The annual list of Grammy Awards nominees is normally a collection of inspired, obvious and embarrassing choices. The good news this year is that there is no major embarrassment among the nominees in the key best single or best album categories.
That means we won't have to brace ourselves on March 2 when the Grammy winners are announced in New York City. There won't be a repeat of the night in 1976 when Captain & Tennille's nondescript "Love Will Keep Us Together" was declared the year's best single or-- wince --the evening in 1981 when Christopher Cross, an agreeable, but decidedly minor singer-songwriter became one of only six artists in the 30- year history of the Grammys to win both key awards the same year.
The worst that can happen this time is that Whitney Houston wins for best album and that's not a total tragedy--just an example of the 5,000 members of the National Academy of Recording Arts & Sciences once more opting for studio craft over originality and vision.
The closest thing to an embarrassment in this year's list of nominees is the omission of Bruce Springsteen, who released two highly acclaimed albums during the 1986 eligibility period: "Live/1975-85" and "Tunnel of Love."
Rather than snubbed by academy voters, Springsteen may well have been the victim of the divided-vote syndrome--with Springsteen supporters dividing their votes between the two albums rather than lining up behind one of them.
Whatever the reason for the omission, Springsteen--arguably the most acclaimed rock figure of the last decade--still has only one Grammy: a 1984 nod for best rock vocal.
Houston's album, titled simply "Whitney," was a technically skilled effort which seemed to spend an eternity atop the national sales charts last summer, but it offered little of the ambition or vision that should be demanded of the year's most honored album.
The "Trio" album, featuring vocals by Dolly Parton, Linda Ronstadt and Emmylou Harris, was a warm and endearing collection of country-flavored tunes, but it, too, lacked the originality and scope to be considered a serious contender.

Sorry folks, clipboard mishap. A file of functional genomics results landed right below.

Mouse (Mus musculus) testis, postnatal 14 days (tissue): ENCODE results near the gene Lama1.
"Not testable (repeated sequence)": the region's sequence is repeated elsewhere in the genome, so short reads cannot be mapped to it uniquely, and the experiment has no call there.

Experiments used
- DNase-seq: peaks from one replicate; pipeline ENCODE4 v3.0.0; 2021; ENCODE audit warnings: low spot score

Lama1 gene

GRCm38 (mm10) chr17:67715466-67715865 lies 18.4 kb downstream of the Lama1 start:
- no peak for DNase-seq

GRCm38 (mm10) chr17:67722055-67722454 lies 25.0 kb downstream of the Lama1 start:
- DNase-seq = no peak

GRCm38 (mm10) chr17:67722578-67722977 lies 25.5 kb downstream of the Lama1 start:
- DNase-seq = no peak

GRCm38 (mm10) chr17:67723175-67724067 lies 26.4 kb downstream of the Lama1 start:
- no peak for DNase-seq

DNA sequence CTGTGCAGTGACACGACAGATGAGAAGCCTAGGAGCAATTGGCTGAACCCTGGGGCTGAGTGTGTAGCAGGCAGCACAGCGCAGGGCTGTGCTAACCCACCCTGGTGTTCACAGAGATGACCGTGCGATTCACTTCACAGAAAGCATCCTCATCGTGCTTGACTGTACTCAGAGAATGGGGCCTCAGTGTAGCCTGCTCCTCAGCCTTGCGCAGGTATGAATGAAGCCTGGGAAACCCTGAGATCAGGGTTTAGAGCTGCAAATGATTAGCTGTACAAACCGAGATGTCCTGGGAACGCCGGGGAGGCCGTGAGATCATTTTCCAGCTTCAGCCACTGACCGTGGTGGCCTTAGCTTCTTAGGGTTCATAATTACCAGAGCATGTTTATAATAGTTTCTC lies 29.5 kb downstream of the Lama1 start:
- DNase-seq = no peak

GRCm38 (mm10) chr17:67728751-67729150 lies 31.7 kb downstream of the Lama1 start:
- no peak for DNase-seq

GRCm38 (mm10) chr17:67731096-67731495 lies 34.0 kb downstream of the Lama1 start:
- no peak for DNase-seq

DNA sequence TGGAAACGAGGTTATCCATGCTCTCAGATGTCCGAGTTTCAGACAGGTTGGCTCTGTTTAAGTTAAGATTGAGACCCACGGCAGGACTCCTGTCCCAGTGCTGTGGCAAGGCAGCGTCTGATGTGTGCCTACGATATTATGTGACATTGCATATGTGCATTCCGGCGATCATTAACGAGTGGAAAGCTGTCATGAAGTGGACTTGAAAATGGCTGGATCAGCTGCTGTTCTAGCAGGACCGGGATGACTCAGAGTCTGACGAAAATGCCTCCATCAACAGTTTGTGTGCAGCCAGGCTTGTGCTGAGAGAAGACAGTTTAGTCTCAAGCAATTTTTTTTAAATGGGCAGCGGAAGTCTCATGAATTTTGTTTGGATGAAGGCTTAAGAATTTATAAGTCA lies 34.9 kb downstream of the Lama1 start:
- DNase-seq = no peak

Jackson, who won a record eight Grammy awards in 1983, has in "Bad" an album that matches the Houston LP for studio sheen and far surpasses it in the area of individuality, but "Bad" lacks the songwriting advances and cutting-edge force that enabled Jackson's "Thriller" to achieve its 1983 sweep.
Prince's album, a two-record set, has several extraordinary highs, including the socially-conscious title track and the sizzling "U Got the Look" single, but a few undistinguished numbers keep it from the power and consistency of Prince's earlier "Purple Rain" (a 1984 best album nominee) or U2's "The Joshua Tree."
The U2 album was unquestionably the most compelling album of 1987: a work that combined a glorious musical spark with challenging socio-cultural themes as purposeful as rock's most celebrated artists of the '60s.
The choice here: "The Joshua Tree."
Record of the Year--Steve Winwood, who won this category last year with "Higher Love," is back with the equally classy single, "Back in the High Life Again." He doesn't deserve a repeat victory in this much stronger field, however, because there simply isn't enough creative boldness in the single to justify back-to-back awards.
Paul Simon, whose "Graceland" won the Grammy for best album last year, stands a better chance of scoring another key win this year, thanks to the marvelously designed title track from the warm, uplifting "Graceland" album.
Suzanne Vega's "Luka," a poignant, deftly crafted reflection on child abuse, and Los Lobos' spirited remake of "La Bamba" were also widely admired singles that will receive considerable support in the final voting. The record, however, that most shaped and summarized the pop tone of 1987 was U2's "I Still Haven't Found What I'm Looking For," an eloquent expression of renewed idealism.
The choice here: "I Still Haven't Found What I'm Looking For."